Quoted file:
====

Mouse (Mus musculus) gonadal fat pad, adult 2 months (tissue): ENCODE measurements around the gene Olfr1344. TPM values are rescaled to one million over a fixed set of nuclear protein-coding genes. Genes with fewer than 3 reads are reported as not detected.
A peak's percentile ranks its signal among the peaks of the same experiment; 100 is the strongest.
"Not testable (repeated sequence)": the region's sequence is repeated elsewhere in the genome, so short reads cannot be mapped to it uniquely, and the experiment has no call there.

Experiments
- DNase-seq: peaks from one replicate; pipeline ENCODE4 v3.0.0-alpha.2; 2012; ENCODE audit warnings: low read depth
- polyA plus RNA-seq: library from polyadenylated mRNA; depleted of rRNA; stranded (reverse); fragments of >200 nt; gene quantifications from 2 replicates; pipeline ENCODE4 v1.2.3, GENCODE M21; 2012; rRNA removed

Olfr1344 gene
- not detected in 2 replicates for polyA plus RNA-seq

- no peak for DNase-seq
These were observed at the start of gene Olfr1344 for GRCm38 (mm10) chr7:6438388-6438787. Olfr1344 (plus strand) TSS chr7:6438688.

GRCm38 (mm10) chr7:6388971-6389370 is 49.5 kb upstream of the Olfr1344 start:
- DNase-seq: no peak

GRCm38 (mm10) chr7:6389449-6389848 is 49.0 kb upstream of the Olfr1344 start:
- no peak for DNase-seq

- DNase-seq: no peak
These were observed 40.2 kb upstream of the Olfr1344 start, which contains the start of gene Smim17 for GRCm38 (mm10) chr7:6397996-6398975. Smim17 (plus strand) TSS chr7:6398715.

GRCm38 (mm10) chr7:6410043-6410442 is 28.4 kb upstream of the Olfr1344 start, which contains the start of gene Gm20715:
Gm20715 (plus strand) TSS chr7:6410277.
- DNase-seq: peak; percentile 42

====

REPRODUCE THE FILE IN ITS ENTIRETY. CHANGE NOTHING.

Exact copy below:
Mouse (Mus musculus) gonadal fat pad, adult 2 months (tissue): ENCODE measurements around the gene Olfr1344. TPM values are rescaled to one million over a fixed set of nuclear protein-coding genes. Genes with fewer than 3 reads are reported as not detected.
A peak's percentile ranks its signal among the peaks of the same experiment; 100 is the strongest.
"Not testable (repeated sequence)": the region's sequence is repeated elsewhere in the genome, so short reads cannot be mapped to it uniquely, and the experiment has no call there.

Experiments
- DNase-seq: peaks from one replicate; pipeline ENCODE4 v3.0.0-alpha.2; 2012; ENCODE audit warnings: low read depth
- polyA plus RNA-seq: library from polyadenylated mRNA; depleted of rRNA; stranded (reverse); fragments of >200 nt; gene quantifications from 2 replicates; pipeline ENCODE4 v1.2.3, GENCODE M21; 2012; rRNA removed

Olfr1344 gene
- not detected in 2 replicates for polyA plus RNA-seq

- no peak for DNase-seq
These were observed at the start of gene Olfr1344 for GRCm38 (mm10) chr7:6438388-6438787. Olfr1344 (plus strand) TSS chr7:6438688.

GRCm38 (mm10) chr7:6388971-6389370 is 49.5 kb upstream of the Olfr1344 start:
- DNase-seq: no peak

GRCm38 (mm10) chr7:6389449-6389848 is 49.0 kb upstream of the Olfr1344 start:
- no peak for DNase-seq

- DNase-seq: no peak
These were observed 40.2 kb upstream of the Olfr1344 start, which contains the start of gene Smim17 for GRCm38 (mm10) chr7:6397996-6398975. Smim17 (plus strand) TSS chr7:6398715.

GRCm38 (mm10) chr7:6410043-6410442 is 28.4 kb upstream of the Olfr1344 start, which contains the start of gene Gm20715:
Gm20715 (plus strand) TSS chr7:6410277.
- DNase-seq: peak; percentile 42